Global markets roundup, 23 January

• FTSE 100 down 0.1% to 6,826

• Gold down 1.05% to $1,241.41/oz

• £/$ – 1.6477

The FTSE 100 slipped back slightly yesterday as investors speculated about an interest rate rise from the Bank of England. The index closed down 0.1% at 6,826.

Bookmaker William Hill was the day’s biggest faller, down 3.9%. Other poor performers included RBS, which lost 3.1%, and packaging group Mondi, which was 2.4% lower.

In Europe yesterday, the Paris CAC 40 rose one point to 4,324, and the German Xetra Dax fell ten points to 9,720.

In the US, the Dow Jones Industrial Average slipped 0.3% to 16,373, the S&P 500 added  0.1% to 1,844, and the Nasdaq Composite was 0.4% higher at 4,243.

In Asia, the Nikkei 225 lost 0.8% to 15,695, and the broader Topix index slid 0.9% to 1,287. And in China, the Shanghai Composite and the CSI 300 each fell 0.5% to 2,042 and 2,231 respectively.

Brent spot was trading at $107.87 early today, and in New York, crude oil was at $96.67. Spot gold was trading at $1,238 an ounce, silver was at $19.78 and platinum was at $1,440.

In the forex markets this morning, sterling was trading against the US dollar at 1.6610 and against the euro at 1.2186. The dollar was trading at 0.7336 against the euro and 104.39 against the Japanese yen.

And in the UK, car production in 2013 hit a six-year high, according to the Society of Motor Manufacturers and Traders (SMMT). The number of cars manufactured rose by 3.1% to over 1.5 million. The SMMT predicted growth would continue to rise, and would hit over two million by 2017.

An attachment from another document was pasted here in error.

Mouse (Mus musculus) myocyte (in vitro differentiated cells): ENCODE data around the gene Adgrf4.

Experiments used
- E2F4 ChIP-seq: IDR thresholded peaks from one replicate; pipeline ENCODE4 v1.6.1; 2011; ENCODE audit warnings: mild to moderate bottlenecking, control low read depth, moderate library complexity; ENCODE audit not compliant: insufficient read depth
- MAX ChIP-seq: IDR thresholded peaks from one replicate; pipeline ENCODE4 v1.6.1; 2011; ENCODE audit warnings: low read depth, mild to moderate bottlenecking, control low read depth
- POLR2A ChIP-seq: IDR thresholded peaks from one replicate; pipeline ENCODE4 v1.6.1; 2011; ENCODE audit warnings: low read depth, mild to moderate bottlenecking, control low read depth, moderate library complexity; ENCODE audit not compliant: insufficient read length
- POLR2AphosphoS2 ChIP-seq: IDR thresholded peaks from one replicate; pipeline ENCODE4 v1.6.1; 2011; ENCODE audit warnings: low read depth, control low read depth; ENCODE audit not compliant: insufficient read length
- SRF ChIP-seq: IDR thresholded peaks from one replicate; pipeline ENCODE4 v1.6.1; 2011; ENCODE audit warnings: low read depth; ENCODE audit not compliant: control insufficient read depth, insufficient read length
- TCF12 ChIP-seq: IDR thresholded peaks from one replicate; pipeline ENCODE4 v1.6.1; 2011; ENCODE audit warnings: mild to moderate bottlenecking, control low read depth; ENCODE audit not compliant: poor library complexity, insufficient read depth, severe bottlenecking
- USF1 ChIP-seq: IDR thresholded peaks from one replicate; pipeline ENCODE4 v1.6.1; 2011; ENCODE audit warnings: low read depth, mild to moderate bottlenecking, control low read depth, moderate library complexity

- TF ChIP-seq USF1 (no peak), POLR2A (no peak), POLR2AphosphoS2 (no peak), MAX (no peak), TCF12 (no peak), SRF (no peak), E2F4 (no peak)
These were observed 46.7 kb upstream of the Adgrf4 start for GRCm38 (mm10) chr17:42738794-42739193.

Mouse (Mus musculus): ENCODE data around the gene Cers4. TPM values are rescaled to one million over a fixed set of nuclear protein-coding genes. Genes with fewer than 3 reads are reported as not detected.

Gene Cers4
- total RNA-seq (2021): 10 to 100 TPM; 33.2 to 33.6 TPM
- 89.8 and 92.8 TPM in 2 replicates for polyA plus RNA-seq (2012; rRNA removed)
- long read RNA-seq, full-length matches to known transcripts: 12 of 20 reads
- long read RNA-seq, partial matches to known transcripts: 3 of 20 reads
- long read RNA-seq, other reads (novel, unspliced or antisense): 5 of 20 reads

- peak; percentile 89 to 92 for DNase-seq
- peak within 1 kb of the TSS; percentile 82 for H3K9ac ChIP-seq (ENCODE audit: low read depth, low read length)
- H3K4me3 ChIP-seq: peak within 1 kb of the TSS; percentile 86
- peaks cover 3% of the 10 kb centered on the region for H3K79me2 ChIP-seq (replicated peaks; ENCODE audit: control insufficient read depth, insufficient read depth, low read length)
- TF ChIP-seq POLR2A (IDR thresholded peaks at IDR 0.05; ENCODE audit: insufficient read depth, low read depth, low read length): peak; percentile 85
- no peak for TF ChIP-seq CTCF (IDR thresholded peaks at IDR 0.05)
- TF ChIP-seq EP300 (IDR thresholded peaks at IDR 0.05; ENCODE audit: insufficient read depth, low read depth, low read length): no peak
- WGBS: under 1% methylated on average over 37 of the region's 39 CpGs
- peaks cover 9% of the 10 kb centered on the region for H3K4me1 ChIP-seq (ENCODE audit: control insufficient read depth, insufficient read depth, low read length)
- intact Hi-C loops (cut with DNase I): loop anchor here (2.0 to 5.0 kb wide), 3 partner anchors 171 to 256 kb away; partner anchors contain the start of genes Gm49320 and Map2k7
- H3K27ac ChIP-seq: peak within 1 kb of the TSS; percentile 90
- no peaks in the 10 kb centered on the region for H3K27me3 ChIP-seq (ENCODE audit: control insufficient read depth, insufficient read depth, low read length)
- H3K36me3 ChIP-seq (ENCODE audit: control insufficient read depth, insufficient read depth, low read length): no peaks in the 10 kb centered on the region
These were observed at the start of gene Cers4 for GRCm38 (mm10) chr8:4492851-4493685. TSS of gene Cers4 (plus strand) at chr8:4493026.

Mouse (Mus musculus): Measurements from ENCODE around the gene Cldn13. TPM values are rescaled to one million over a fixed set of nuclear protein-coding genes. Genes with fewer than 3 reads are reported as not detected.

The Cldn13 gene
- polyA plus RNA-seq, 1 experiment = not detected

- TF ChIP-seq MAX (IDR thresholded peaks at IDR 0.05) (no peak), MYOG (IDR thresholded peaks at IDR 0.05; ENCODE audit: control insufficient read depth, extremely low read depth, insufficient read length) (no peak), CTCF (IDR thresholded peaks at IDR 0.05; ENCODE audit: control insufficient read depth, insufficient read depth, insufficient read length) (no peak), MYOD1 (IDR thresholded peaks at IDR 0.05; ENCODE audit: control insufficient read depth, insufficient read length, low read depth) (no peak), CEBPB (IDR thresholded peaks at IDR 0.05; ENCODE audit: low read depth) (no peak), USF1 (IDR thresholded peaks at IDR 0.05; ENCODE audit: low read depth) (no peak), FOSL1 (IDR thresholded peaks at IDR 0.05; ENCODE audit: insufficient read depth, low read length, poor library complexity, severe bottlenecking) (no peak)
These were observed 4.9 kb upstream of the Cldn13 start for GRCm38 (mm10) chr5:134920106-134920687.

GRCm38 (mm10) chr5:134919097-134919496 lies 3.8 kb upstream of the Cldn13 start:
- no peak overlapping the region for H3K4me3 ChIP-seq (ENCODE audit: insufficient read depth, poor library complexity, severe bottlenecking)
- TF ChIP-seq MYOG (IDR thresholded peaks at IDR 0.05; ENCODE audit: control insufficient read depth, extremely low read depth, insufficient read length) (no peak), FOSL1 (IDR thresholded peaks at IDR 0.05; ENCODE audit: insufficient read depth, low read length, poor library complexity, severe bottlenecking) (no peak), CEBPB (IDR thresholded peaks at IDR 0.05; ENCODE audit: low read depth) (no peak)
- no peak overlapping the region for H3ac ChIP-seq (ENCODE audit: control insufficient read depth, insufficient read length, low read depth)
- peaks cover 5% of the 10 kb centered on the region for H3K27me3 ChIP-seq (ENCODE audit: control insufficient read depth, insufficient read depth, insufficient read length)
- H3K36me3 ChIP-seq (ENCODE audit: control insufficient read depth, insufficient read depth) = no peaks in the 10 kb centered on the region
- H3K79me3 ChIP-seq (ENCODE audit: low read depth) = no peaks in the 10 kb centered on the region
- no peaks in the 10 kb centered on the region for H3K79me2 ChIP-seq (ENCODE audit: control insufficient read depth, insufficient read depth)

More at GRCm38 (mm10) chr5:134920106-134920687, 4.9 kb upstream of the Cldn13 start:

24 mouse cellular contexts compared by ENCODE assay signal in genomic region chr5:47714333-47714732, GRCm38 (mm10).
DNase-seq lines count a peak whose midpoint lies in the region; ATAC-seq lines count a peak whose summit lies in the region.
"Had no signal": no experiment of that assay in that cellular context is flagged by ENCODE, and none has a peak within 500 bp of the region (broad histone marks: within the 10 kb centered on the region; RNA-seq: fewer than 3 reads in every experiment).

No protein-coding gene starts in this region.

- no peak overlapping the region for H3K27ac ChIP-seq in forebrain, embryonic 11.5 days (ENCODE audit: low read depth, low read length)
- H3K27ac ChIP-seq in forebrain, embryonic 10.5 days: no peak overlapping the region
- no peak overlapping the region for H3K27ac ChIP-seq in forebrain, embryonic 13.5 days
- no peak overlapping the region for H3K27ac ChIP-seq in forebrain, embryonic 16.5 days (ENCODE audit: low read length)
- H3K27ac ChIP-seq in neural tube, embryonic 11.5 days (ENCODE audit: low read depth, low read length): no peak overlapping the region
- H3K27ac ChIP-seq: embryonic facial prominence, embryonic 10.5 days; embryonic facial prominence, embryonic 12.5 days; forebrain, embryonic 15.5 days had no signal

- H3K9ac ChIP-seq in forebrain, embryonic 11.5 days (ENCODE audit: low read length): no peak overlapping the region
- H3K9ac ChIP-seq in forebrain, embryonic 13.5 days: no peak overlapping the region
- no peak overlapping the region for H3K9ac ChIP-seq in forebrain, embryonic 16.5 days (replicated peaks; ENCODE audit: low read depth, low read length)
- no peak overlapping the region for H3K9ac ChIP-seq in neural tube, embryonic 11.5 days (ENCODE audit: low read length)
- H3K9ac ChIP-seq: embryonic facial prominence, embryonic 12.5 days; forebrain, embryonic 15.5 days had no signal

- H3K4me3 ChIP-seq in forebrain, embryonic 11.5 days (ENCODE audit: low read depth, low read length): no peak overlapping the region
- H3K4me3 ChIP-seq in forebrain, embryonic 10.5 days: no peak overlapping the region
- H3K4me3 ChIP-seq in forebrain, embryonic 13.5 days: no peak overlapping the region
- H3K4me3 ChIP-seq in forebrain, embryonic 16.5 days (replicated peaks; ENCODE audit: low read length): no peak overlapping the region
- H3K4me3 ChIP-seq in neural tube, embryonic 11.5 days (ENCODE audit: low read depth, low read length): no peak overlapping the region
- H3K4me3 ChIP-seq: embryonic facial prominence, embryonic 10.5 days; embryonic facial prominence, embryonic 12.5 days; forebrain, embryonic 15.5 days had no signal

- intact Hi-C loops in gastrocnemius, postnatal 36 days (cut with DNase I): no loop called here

66% off newsstand price

12 issues (and much more) for just £12

That’s right. We’ll give you 12 issues of MoneyWeek magazine, complete access to our exclusive web articles, our latest wealth building reports and videos as well as our subscriber-only email… for just £12.

That’s just £1 per week for Britain’s best-selling financial magazine.

Click here to take advantage of our offer

Britain is leaving the European Union. Donald Trump is reducing America’s role in global markets. Both will have profound consequences for you as an investor.

MoneyWeek analyses the critical issues facing British investors on a weekly basis. And, unlike other publications, we provide you with the solutions to help you turn a situation to your financial advantage.

Take up our offer today, and we’ll send you three of our most important investment reports:

All three of these reports are yours when you take up our 12 issues for £12 offer today.

MoneyWeek has been advising private British investors on what to do with their money since 2000. Our calls over that period have enabled our readers to both make and save a great deal of money – hence our position as the UK’s most-trusted investment publication.

Click here to subscribe for just £12